Their whiskers help them pick up underwater vibrations of prey Habitat
Coastal waters from California to Mexico and sometimes as far north as Vancouver
During breeding season (spring and early summer), they come to land California Sea Lion
(Zalophus californianus) Interesting Facts
The only penguin species that breeds in Africa
They mate for life
During courtship, the male will dance around the female and they will embrace each other with their bills interlocked
They use their bills to dig burrows in the ground for nests
They have sweat glands above their eyes Habitat
Coast and islands of Southern Africa and Namibia
Spend most of their time at sea but come to land to breed African Penguin
(Spheniscus demersus) Interesting Facts
The only member of the Genus Cuon
Have fewer molars and more teats than the animals from the Genus Canis
In a pack, they will chase their prey until it is exhausted and then kill it
They have been known to attack tigers if there’s competition for food
They are very good jumpers Habitat
Most live in India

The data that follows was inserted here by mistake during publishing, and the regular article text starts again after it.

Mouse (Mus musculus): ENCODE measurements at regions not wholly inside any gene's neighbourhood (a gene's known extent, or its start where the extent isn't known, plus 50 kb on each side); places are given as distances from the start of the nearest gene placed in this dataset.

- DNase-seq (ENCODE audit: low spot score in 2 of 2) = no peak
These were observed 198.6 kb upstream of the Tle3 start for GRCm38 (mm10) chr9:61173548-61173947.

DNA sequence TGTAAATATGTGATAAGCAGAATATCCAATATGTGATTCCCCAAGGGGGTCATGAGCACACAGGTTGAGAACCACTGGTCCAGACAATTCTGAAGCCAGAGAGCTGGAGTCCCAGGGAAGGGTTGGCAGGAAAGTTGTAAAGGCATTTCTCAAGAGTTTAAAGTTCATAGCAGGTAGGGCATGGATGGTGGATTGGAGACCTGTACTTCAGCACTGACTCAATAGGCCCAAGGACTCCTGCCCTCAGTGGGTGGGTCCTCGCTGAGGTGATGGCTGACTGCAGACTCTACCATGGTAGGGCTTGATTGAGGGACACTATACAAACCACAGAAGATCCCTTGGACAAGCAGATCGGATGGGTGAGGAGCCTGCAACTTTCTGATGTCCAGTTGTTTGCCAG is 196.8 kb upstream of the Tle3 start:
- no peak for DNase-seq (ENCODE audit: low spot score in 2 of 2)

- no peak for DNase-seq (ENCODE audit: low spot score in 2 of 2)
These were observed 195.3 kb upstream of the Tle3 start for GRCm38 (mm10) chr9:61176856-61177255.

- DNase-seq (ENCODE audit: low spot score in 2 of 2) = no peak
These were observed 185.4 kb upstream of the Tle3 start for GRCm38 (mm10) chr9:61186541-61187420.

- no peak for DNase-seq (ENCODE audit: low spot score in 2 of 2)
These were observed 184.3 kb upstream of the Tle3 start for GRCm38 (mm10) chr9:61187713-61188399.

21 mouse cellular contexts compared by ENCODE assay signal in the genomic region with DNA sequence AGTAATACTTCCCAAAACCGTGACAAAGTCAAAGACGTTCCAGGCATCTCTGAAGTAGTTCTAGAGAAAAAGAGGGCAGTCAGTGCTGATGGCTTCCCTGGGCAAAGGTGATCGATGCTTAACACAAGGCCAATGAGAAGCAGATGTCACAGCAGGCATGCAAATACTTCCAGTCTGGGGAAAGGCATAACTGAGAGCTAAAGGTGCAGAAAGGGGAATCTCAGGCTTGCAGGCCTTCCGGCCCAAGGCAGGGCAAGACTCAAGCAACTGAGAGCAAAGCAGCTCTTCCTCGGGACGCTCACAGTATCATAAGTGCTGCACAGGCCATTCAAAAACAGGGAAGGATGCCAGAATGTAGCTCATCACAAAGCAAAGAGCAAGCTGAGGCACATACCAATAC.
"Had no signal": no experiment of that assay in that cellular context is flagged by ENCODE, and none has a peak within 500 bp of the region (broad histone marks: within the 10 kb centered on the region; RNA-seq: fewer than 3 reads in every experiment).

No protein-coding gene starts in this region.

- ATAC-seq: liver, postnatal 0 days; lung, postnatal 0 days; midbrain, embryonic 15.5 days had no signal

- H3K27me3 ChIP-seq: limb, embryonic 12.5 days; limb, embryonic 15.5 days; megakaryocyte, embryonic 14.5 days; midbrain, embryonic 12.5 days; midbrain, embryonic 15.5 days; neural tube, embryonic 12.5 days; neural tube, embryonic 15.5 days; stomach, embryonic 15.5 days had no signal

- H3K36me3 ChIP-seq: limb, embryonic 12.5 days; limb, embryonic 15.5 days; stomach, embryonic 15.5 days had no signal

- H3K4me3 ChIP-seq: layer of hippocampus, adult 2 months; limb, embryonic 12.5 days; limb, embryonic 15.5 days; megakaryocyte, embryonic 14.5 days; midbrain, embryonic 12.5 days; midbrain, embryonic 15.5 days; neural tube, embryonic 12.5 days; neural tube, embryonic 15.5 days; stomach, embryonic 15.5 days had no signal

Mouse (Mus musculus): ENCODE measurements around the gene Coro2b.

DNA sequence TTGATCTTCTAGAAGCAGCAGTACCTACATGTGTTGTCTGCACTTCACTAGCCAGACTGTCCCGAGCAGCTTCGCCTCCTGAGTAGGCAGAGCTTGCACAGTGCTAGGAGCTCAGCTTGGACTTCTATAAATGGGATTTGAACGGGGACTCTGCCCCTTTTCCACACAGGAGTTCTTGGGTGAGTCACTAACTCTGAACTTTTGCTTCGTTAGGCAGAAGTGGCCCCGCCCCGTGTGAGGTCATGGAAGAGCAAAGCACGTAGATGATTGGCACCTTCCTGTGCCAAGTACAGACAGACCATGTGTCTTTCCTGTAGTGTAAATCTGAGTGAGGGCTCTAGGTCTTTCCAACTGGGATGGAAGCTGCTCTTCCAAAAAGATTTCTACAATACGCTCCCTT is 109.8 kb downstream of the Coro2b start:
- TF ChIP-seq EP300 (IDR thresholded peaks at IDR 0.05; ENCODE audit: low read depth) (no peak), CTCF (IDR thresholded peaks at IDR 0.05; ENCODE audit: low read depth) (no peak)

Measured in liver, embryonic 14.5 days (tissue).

Hilly or mountainous regions, forests, grasslands or open plains Dhole
(Cuon alpinus) Interesting Facts
They have a pseudo-thumb on each forepaw
mark their territory with a pungent, oily fluid and with a clear fluid that is released from the pores on the base of their feet
Their tail is used for balance and also as a pillow
Cubs are born fully covered in fur Habitat
Nepal, India, Bhutan, northern Myanmar and parts of China
Temperate mountain forests and bamboo forests Red Panda
(Ailurus fulgens) Interesting Facts
An amphibian that doesn’t metamorphose (This is called neoteny)
During breeding, the male will drop packets of sperm and lead the female over them
The eggs have a gelatinous coat so that they will stick to something (usually plants or twigs)
Can re-grow lost body parts Habitat
Lake Xochimilco in Mexico Axolotl
(Ambystoma mexicanum) Interesting Facts
Will eat other lionfish if they can’t find other food
They can swallow fish almost as large as themselves
The female will release her eggs and the male will fertilize them before they float off
They’re the most venomous fish in the ocean Habitat
Tropical reefs, underwater cliffs and crevices Lionfish
(Pterois volitans) Interesting Facts
They use their prehensile tails to attach themselves to sea grass
Their eyes can move independently of one another
They have no teeth and no stomach
They swallow their prey whole and it passes quickly through their digestive system
The males are the ones to become pregnant
They can change their colour to match their surroundings Habitat